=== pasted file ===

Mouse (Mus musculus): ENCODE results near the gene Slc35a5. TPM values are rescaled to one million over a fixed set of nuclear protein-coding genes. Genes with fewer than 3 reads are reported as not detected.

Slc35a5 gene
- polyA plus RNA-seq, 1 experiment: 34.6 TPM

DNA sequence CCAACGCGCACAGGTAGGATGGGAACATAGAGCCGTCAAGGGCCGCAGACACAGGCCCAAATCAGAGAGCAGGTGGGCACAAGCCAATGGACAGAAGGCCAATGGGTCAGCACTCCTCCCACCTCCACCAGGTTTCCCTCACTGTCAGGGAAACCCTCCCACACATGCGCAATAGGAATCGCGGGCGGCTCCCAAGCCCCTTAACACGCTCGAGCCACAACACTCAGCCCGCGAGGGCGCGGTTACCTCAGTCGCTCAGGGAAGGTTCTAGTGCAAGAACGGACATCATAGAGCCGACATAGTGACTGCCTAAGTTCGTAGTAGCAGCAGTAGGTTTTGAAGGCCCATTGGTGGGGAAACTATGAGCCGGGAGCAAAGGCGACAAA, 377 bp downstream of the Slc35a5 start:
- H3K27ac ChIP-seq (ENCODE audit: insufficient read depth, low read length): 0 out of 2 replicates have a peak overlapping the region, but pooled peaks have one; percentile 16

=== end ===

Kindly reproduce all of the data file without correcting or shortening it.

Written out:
Mouse (Mus musculus): ENCODE results near the gene Slc35a5. TPM values are rescaled to one million over a fixed set of nuclear protein-coding genes. Genes with fewer than 3 reads are reported as not detected.

Slc35a5 gene
- polyA plus RNA-seq, 1 experiment: 34.6 TPM

DNA sequence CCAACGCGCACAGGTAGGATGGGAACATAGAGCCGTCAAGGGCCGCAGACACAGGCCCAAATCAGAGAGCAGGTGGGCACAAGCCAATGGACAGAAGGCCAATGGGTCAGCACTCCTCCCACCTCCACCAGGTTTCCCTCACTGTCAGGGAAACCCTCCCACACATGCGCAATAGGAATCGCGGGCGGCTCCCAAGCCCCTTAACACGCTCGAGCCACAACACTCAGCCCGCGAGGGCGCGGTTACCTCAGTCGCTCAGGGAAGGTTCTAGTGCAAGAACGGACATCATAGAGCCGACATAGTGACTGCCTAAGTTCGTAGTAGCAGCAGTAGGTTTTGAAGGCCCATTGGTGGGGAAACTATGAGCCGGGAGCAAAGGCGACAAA, 377 bp downstream of the Slc35a5 start:
- H3K27ac ChIP-seq (ENCODE audit: insufficient read depth, low read length): 0 out of 2 replicates have a peak overlapping the region, but pooled peaks have one; percentile 16